Saga for Kids

A couple of weeks ago while on vacation with my family. I took my Saga stuff to get together with a friend who lives close to the vacation spot and play one afternoon. We played a couple of times and it was fun as always. My nieces and nephew are getting to the age where they like games. Simple board games even chess. Since I was with them and it was raining a couple of days I decided I would give miniatures a try with them. I started off simple. I set up the game with 4 figures in 3 groups per side. Each group was different. One cavalry, one spearmen, and one archers. I didn’t put out any terrain or board to play on we started off on the bare table. I assigned two symbols to each group on the saga dice. They got to roll 4 dice, one for each group plus one. They had to assign the dice per group based on the roll. Each dice was an action, move, attack, or shooting. If they lost an entire group they lost a dice.  For attacking it was simple 5+ to hit and 5+ to save. Cavalry moved at long (12”) and foot at medium (6”). Archers shot at long.   I was amazed at how quickly they picked it up. They had the rules down by the second game and as true gamers they tried to “stretch” the rules on occasion. For the rest of the week […]

England Trip Days 11-14

The 11 day of the trip we traveled south to Hastings. The famous site of the battle between Harold and William that began the Norman conquest. We then headed over to Pevensey Castle which William built to gain a foothold. Later that night we traveled north to Whitstable to eat some oysters. Day 12 we stop by the new memorial for the Battle of Britain. A beautiful sight that over looked the channel. Next was Dover Castle and huge complex on an impressive chalk hill. The Castle has played a major role in British history from the Iron age up until World War II. We then walked a little on the white cliffs which were bright white with green growth all around. Day 13 was a pilgrimage to Canterbury. The famous pilgrim site of the medieval time. Still a place of prayer. We stopped in the cathedral and saw where Thomas of Canterbury (Becket) was martyred and saw the gorgeous stone work and windows. I then stopped by the little church of St. Thomas, a catholic church. I prayed at the relics of St. Thomas in the martyr’s chapel that also held statues of St. Thomas Moore and St. John Fisher who martyrdom we celebrate today. After talking with the associate pastor for a while and going to confession we headed over to St. Augustine’s Abbey and St. Martins church. Both ancient sites of Christianity for Saxon England. We then headed to Lulling Stone Roman Villa and also a site […]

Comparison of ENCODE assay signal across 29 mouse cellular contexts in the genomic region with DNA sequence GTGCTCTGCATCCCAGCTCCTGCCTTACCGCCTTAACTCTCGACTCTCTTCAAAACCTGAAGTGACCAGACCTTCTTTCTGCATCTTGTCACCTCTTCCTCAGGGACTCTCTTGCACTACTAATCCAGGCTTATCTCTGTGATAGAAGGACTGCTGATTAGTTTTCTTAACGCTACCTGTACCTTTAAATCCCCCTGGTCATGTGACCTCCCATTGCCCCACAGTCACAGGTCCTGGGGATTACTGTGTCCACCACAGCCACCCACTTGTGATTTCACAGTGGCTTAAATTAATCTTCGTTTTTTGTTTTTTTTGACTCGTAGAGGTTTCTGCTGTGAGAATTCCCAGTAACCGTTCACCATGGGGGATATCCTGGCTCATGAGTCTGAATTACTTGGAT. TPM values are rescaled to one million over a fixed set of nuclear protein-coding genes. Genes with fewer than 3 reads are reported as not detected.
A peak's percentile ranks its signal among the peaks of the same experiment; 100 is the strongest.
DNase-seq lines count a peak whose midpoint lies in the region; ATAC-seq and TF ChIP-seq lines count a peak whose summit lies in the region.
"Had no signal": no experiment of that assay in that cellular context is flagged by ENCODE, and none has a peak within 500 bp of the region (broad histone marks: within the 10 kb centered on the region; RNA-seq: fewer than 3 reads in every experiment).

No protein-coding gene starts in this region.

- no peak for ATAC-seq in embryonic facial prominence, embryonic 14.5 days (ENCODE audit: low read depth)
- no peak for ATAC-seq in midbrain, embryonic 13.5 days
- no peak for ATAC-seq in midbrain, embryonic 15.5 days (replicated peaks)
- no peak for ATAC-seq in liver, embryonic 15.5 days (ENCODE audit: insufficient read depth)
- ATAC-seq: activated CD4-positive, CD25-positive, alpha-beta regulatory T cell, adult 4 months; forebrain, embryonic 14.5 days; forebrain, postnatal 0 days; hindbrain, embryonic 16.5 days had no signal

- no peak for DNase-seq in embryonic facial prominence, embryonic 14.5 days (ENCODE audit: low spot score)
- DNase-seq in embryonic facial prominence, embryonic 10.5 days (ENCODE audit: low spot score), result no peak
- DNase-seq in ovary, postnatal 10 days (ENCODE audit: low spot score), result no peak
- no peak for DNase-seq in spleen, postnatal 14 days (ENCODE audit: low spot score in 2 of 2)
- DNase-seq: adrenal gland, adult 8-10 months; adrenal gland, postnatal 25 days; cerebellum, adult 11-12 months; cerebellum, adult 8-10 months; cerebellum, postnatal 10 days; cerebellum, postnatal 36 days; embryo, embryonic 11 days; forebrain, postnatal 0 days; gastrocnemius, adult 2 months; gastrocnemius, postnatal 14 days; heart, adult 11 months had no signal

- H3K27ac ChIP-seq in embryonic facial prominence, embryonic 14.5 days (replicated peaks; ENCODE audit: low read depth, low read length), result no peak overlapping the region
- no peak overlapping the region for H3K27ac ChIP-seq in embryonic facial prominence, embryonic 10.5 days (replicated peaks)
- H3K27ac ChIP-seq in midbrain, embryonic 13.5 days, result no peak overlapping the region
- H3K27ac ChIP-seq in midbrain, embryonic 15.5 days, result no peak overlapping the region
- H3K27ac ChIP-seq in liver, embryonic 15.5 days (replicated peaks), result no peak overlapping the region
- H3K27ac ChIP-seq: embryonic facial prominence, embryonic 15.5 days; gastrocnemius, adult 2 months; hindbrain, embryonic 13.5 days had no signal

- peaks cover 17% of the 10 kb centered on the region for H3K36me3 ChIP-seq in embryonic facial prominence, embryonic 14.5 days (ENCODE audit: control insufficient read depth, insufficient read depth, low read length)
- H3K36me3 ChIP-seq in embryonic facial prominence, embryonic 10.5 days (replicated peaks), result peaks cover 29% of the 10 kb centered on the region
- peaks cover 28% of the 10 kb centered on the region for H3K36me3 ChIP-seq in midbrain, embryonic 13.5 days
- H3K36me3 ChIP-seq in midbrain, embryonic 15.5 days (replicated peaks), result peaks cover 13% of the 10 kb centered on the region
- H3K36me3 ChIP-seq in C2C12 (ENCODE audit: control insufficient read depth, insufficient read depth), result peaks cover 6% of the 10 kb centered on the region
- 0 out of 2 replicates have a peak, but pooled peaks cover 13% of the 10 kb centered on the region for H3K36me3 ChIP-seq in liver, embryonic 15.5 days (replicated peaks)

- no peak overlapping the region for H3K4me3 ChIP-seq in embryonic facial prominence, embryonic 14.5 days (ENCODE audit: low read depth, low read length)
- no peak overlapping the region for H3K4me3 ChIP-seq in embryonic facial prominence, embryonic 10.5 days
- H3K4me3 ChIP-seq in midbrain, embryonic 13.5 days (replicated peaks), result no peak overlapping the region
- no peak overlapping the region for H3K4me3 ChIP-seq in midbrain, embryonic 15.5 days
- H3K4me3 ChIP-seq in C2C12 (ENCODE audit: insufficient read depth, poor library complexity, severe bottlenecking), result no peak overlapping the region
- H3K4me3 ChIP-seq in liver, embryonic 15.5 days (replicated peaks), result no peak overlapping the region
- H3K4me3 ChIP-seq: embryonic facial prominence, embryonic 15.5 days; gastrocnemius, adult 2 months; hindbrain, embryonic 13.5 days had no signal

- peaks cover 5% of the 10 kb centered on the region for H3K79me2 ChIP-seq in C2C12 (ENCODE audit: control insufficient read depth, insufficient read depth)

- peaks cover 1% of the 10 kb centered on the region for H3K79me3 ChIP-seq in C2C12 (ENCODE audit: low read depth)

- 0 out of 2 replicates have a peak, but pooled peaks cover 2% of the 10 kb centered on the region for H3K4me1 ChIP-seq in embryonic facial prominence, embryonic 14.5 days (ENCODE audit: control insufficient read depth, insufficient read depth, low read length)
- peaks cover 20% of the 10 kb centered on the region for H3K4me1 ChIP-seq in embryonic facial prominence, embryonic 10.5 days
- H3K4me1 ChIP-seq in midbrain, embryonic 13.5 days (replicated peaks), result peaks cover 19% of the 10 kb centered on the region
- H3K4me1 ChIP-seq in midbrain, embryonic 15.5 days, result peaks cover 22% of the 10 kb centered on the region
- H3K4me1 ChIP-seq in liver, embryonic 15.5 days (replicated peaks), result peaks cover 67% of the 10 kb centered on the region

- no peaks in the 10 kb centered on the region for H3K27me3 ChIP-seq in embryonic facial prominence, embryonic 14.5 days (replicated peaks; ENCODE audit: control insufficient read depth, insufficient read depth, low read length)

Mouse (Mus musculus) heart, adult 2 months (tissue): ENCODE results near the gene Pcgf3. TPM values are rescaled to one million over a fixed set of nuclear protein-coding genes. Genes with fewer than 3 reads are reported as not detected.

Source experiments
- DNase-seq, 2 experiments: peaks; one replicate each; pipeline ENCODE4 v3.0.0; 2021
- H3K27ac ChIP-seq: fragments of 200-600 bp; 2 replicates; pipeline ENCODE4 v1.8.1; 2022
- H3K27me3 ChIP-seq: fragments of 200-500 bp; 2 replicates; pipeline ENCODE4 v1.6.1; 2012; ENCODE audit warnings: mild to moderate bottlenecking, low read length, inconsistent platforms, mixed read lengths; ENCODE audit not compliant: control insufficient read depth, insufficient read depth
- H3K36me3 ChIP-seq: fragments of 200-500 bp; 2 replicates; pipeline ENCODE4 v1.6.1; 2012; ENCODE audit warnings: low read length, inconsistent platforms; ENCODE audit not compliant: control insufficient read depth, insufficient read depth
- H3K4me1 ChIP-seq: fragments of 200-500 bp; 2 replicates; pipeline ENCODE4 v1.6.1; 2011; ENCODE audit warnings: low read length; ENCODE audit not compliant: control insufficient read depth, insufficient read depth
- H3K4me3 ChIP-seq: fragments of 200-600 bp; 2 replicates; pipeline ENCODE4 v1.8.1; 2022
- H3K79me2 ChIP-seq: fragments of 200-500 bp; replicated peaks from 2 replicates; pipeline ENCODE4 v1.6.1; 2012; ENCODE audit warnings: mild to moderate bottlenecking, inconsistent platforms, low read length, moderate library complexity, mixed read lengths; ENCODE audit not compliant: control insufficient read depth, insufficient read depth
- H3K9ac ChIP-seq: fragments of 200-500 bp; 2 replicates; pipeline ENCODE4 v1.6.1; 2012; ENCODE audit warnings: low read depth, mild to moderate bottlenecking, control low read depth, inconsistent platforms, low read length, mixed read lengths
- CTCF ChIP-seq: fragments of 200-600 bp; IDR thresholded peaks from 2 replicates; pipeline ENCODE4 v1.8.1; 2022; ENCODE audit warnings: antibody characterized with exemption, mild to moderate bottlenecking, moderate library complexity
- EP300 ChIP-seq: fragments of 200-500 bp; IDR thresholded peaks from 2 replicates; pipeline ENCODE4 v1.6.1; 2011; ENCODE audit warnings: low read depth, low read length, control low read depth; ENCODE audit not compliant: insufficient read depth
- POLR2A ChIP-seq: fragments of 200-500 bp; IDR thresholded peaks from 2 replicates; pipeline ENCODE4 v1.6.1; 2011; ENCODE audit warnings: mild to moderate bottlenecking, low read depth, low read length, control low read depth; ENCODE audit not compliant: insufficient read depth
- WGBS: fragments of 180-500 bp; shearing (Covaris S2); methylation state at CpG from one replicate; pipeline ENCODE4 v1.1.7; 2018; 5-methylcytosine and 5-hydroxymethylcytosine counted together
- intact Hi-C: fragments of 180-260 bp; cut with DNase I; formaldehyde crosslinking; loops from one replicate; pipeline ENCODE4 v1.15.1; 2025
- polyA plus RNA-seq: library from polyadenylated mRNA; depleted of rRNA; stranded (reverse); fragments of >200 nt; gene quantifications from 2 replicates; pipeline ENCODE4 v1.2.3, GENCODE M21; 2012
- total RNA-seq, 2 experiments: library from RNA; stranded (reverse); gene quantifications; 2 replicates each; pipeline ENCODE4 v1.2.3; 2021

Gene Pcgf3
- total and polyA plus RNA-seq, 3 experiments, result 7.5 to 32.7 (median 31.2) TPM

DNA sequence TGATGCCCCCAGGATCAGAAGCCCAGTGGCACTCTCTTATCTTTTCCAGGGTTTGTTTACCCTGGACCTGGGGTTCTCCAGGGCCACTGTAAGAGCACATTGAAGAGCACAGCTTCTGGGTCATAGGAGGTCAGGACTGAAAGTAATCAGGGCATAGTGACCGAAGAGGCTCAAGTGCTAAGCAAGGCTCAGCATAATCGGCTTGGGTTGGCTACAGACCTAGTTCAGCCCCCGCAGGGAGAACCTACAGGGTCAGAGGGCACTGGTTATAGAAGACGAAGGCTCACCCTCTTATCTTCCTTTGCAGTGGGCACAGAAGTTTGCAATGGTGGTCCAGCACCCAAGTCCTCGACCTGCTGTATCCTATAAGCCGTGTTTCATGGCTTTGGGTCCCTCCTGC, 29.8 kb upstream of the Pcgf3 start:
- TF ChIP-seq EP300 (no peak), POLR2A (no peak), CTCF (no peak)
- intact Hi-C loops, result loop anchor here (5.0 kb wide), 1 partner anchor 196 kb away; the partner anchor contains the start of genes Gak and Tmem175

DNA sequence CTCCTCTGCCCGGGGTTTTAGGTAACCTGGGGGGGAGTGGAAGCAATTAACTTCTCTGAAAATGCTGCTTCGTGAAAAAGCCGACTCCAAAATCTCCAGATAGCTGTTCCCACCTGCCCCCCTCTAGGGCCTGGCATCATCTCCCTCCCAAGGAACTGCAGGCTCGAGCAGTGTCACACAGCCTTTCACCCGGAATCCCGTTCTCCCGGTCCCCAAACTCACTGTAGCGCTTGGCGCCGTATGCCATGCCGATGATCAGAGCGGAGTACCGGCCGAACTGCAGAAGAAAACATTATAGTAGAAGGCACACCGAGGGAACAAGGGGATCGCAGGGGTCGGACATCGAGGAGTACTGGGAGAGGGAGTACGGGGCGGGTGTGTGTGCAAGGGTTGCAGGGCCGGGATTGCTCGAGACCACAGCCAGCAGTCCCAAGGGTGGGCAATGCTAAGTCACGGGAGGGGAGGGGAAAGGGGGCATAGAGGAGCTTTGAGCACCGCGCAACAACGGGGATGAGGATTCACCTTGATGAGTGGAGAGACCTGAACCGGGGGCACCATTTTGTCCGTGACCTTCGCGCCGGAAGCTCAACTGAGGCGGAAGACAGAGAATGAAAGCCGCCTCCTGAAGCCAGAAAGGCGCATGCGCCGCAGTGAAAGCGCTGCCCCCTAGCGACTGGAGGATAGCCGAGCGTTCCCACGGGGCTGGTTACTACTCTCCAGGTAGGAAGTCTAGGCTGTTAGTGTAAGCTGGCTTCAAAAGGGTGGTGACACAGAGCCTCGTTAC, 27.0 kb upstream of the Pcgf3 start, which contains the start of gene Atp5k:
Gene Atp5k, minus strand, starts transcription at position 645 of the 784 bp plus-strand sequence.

England Trip days 6-10